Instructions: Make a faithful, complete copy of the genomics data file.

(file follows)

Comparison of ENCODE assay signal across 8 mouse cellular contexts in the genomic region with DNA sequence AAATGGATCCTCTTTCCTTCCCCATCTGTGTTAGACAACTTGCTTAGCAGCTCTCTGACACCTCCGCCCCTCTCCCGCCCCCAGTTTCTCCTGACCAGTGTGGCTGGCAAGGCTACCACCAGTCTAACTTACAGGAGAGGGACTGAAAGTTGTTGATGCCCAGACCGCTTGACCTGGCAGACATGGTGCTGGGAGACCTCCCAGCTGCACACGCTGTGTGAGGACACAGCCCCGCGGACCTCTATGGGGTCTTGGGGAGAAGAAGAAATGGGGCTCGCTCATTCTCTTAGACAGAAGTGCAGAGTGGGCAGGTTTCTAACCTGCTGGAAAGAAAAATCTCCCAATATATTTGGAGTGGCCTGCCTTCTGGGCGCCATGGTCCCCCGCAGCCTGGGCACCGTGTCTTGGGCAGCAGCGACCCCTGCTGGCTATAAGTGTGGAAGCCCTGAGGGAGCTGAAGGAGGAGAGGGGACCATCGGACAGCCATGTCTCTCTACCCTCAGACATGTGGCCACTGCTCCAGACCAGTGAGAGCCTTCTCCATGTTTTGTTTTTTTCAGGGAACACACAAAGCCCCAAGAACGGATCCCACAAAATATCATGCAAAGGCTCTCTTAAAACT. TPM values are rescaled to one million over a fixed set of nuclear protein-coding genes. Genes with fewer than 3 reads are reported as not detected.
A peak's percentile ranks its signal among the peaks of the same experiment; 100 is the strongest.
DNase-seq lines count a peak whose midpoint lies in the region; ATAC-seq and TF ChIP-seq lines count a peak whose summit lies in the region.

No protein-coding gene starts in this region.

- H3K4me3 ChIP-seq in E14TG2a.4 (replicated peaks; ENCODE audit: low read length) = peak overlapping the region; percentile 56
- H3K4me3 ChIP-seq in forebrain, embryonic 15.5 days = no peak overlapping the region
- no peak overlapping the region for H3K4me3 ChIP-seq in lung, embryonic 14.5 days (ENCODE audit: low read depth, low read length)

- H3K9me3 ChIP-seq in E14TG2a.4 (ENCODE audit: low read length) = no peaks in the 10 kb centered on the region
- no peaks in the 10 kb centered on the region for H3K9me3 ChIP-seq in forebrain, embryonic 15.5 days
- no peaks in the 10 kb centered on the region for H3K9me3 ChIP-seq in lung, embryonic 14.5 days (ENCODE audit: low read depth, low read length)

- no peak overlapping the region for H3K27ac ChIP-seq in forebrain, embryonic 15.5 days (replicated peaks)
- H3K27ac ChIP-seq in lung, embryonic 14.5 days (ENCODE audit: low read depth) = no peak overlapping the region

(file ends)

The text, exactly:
Comparison of ENCODE assay signal across 8 mouse cellular contexts in the genomic region with DNA sequence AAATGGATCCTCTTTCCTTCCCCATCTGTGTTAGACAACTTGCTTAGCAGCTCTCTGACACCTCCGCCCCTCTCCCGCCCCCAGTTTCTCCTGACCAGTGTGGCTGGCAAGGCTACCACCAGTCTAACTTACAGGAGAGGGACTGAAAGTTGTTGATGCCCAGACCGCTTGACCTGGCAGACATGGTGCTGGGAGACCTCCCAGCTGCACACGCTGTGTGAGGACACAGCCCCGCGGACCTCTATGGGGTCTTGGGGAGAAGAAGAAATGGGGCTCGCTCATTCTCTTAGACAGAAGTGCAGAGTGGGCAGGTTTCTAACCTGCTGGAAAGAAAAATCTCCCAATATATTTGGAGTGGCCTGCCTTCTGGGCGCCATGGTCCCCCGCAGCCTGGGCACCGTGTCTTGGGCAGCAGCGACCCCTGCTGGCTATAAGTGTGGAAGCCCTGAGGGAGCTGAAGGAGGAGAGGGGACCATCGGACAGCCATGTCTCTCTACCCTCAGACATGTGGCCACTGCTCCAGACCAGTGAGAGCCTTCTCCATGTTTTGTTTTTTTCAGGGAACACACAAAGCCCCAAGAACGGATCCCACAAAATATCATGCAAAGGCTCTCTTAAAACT. TPM values are rescaled to one million over a fixed set of nuclear protein-coding genes. Genes with fewer than 3 reads are reported as not detected.
A peak's percentile ranks its signal among the peaks of the same experiment; 100 is the strongest.
DNase-seq lines count a peak whose midpoint lies in the region; ATAC-seq and TF ChIP-seq lines count a peak whose summit lies in the region.

No protein-coding gene starts in this region.

- H3K4me3 ChIP-seq in E14TG2a.4 (replicated peaks; ENCODE audit: low read length) = peak overlapping the region; percentile 56
- H3K4me3 ChIP-seq in forebrain, embryonic 15.5 days = no peak overlapping the region
- no peak overlapping the region for H3K4me3 ChIP-seq in lung, embryonic 14.5 days (ENCODE audit: low read depth, low read length)

- H3K9me3 ChIP-seq in E14TG2a.4 (ENCODE audit: low read length) = no peaks in the 10 kb centered on the region
- no peaks in the 10 kb centered on the region for H3K9me3 ChIP-seq in forebrain, embryonic 15.5 days
- no peaks in the 10 kb centered on the region for H3K9me3 ChIP-seq in lung, embryonic 14.5 days (ENCODE audit: low read depth, low read length)

- no peak overlapping the region for H3K27ac ChIP-seq in forebrain, embryonic 15.5 days (replicated peaks)
- H3K27ac ChIP-seq in lung, embryonic 14.5 days (ENCODE audit: low read depth) = no peak overlapping the region